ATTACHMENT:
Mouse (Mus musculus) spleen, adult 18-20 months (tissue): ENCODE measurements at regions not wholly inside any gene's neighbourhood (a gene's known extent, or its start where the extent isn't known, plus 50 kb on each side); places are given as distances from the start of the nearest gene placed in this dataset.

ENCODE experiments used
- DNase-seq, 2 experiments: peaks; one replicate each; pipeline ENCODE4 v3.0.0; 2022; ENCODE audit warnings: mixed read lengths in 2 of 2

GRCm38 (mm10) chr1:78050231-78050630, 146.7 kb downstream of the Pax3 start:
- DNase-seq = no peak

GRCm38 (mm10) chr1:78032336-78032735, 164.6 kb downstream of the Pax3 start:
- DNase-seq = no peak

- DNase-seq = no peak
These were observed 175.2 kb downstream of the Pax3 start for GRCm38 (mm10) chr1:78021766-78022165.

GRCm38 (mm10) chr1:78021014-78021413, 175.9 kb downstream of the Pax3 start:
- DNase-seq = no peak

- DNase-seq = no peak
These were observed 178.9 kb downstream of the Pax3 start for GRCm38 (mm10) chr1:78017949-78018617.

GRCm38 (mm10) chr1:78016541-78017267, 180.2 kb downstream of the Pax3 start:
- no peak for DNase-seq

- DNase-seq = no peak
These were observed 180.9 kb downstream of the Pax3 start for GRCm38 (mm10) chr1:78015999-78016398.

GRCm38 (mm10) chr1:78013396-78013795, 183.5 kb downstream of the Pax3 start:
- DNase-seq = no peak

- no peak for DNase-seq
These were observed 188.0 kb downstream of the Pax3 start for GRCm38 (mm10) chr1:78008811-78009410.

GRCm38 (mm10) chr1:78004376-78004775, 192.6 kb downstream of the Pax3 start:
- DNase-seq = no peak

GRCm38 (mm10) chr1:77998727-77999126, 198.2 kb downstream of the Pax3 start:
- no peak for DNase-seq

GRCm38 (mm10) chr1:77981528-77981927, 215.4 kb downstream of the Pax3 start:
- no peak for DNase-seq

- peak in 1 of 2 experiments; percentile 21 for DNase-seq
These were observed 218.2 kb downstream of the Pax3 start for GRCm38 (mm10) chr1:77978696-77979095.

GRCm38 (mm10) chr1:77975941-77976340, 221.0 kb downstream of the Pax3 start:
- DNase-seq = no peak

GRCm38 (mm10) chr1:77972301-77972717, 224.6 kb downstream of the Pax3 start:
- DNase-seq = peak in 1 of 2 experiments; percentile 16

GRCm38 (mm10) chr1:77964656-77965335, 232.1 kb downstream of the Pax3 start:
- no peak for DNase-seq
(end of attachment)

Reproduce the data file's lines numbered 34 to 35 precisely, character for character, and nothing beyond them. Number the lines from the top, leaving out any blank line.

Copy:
GRCm38 (mm10) chr1:77964656-77965335, 232.1 kb downstream of the Pax3 start:
- no peak for DNase-seq